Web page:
According to a new report issued by the New York-based investment bank’s economics research arm, Spain’s economy “still needs significant economic restructuring”, and part of this restructuring must come from a reallocation of capital, away from “unhealthy sectors such as construction, to those sectors with better prospects of expansion, such as exports”.
In the meantime, even though house prices have fallen by around 30% from their peak, “an overhang of properties was accumulated that the Bank of Spain has estimated at between 700,000 and 1m properties”, which the Goldman Sachs economists say is one of the reasons they believe that "equilibrium prices are still 10% below the current level”.
The release of the Goldman Sachs report came in the wake of a forecast by the Spanish government that the country’s economy was expected to contract this year by amost three times more this year than originally projected, and another report which revealed Spain’s unemployment rate had touched 27.2% for the first time in the first quarter.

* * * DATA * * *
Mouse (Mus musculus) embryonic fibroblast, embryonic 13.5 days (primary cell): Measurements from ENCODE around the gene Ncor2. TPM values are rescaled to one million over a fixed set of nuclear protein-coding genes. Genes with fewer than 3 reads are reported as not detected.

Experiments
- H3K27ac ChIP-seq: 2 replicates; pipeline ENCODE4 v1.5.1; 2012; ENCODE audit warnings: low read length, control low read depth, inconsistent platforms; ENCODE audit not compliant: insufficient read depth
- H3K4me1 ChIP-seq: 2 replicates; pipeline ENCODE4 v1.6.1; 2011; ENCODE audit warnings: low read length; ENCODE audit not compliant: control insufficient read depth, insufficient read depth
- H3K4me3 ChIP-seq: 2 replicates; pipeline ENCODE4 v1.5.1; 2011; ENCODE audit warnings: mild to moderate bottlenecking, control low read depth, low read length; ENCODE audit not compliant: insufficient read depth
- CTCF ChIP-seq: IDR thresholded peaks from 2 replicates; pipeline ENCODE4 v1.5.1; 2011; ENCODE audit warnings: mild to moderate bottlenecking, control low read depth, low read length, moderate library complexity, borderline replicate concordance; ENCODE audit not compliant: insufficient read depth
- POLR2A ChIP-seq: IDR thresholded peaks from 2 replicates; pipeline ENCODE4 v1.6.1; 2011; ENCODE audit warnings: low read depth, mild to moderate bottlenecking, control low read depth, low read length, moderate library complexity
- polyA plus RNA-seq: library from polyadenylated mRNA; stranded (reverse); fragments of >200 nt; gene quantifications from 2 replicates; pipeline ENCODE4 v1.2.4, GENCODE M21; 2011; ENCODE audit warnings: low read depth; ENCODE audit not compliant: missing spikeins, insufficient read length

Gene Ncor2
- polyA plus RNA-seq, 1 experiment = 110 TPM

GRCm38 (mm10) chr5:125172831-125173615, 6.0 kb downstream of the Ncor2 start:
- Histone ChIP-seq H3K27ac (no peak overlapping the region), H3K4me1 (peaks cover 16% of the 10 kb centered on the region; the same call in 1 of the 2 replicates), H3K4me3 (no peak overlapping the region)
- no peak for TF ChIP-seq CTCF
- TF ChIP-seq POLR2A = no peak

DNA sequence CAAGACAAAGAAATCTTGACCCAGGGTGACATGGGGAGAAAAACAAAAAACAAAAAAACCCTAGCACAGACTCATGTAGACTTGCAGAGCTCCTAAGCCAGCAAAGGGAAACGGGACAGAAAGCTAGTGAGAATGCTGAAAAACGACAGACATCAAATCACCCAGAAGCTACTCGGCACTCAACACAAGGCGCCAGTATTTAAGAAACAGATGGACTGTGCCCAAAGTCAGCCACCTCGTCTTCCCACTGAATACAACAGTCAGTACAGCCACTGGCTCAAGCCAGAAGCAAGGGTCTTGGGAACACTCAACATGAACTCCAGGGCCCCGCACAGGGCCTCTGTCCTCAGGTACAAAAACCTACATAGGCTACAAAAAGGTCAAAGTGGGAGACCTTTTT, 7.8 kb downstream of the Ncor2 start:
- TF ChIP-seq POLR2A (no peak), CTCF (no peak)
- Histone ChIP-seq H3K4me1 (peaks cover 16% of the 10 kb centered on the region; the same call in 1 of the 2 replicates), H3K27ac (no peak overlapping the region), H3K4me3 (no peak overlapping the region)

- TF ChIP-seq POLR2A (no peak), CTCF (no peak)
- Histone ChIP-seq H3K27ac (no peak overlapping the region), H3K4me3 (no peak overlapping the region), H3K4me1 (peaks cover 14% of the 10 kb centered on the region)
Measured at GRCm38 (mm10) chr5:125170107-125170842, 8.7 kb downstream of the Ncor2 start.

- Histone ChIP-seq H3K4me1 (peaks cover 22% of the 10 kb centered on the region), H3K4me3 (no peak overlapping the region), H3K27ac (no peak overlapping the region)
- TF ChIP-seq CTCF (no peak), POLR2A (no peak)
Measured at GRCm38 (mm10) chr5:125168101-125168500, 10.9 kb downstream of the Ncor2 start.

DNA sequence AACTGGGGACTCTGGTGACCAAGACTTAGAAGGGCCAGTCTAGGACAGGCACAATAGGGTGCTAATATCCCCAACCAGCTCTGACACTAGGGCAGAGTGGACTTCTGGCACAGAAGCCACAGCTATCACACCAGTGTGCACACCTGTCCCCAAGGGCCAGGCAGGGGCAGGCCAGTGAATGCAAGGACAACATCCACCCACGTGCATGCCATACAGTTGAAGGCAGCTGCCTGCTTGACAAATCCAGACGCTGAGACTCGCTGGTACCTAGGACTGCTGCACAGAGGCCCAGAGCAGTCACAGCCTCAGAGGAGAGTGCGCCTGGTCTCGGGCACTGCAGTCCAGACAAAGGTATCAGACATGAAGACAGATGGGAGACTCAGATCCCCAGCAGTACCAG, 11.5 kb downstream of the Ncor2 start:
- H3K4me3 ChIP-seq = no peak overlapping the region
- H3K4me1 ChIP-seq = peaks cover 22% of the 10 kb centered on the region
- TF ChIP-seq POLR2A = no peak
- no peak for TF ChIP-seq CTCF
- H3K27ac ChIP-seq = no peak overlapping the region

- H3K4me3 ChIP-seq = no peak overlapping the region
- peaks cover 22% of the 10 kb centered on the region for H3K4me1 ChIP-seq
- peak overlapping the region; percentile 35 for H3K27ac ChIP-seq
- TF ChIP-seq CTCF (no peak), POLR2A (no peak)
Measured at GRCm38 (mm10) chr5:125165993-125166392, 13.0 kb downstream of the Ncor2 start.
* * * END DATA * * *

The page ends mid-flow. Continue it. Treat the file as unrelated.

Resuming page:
It also preceded by a matter of days today’s deadline for reporting any overseas assets worth more than €50,000 to the Spanish tax authorities.
As reported, this measure was brought in last year as part of the Spanish government’s efforts to obtain more in tax revenue from those residents it regards as best able to afford to pay it.An estimated 200,000 British expatriates are said to be affected by this new law, which reportedly has angered some so much that they are petitioning the EU, on the grounds that it is discriminatory.
The penalty for not declaring, or errors in making the declaration, is as much as €10,000.
A detailed explanation of the new law may be found on the Blevins Franks website, at www.blevinsfranks.com.